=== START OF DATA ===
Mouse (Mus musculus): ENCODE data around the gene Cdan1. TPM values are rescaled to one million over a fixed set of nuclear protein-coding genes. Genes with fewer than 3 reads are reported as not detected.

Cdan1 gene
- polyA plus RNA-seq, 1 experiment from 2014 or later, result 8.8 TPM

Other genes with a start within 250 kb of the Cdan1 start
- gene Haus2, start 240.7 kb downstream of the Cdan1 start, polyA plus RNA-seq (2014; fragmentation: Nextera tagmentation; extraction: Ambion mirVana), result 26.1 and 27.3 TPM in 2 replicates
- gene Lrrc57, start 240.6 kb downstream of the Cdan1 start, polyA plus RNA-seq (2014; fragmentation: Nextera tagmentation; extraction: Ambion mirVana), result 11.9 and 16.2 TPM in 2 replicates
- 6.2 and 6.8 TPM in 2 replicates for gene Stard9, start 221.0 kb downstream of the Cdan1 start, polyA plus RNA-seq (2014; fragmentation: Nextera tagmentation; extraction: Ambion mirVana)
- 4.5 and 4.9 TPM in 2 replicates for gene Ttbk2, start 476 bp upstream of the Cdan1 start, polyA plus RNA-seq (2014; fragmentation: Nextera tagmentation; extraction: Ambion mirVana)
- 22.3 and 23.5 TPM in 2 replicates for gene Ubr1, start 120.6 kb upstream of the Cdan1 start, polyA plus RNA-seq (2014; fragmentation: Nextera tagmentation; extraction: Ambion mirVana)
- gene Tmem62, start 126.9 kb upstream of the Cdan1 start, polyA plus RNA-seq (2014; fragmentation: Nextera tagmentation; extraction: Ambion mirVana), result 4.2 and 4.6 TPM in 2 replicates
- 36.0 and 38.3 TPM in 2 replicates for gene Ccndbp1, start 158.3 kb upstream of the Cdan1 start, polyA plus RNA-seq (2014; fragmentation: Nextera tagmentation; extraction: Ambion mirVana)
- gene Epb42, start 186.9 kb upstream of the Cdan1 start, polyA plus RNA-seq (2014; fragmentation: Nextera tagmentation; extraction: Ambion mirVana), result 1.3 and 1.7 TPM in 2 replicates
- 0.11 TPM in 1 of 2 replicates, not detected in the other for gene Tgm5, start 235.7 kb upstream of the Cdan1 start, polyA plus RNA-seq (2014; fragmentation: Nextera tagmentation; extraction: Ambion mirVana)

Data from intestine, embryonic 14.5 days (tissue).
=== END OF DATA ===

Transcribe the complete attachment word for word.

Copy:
Mouse (Mus musculus): ENCODE data around the gene Cdan1. TPM values are rescaled to one million over a fixed set of nuclear protein-coding genes. Genes with fewer than 3 reads are reported as not detected.

Cdan1 gene
- polyA plus RNA-seq, 1 experiment from 2014 or later, result 8.8 TPM

Other genes with a start within 250 kb of the Cdan1 start
- gene Haus2, start 240.7 kb downstream of the Cdan1 start, polyA plus RNA-seq (2014; fragmentation: Nextera tagmentation; extraction: Ambion mirVana), result 26.1 and 27.3 TPM in 2 replicates
- gene Lrrc57, start 240.6 kb downstream of the Cdan1 start, polyA plus RNA-seq (2014; fragmentation: Nextera tagmentation; extraction: Ambion mirVana), result 11.9 and 16.2 TPM in 2 replicates
- 6.2 and 6.8 TPM in 2 replicates for gene Stard9, start 221.0 kb downstream of the Cdan1 start, polyA plus RNA-seq (2014; fragmentation: Nextera tagmentation; extraction: Ambion mirVana)
- 4.5 and 4.9 TPM in 2 replicates for gene Ttbk2, start 476 bp upstream of the Cdan1 start, polyA plus RNA-seq (2014; fragmentation: Nextera tagmentation; extraction: Ambion mirVana)
- 22.3 and 23.5 TPM in 2 replicates for gene Ubr1, start 120.6 kb upstream of the Cdan1 start, polyA plus RNA-seq (2014; fragmentation: Nextera tagmentation; extraction: Ambion mirVana)
- gene Tmem62, start 126.9 kb upstream of the Cdan1 start, polyA plus RNA-seq (2014; fragmentation: Nextera tagmentation; extraction: Ambion mirVana), result 4.2 and 4.6 TPM in 2 replicates
- 36.0 and 38.3 TPM in 2 replicates for gene Ccndbp1, start 158.3 kb upstream of the Cdan1 start, polyA plus RNA-seq (2014; fragmentation: Nextera tagmentation; extraction: Ambion mirVana)
- gene Epb42, start 186.9 kb upstream of the Cdan1 start, polyA plus RNA-seq (2014; fragmentation: Nextera tagmentation; extraction: Ambion mirVana), result 1.3 and 1.7 TPM in 2 replicates
- 0.11 TPM in 1 of 2 replicates, not detected in the other for gene Tgm5, start 235.7 kb upstream of the Cdan1 start, polyA plus RNA-seq (2014; fragmentation: Nextera tagmentation; extraction: Ambion mirVana)

Data from intestine, embryonic 14.5 days (tissue).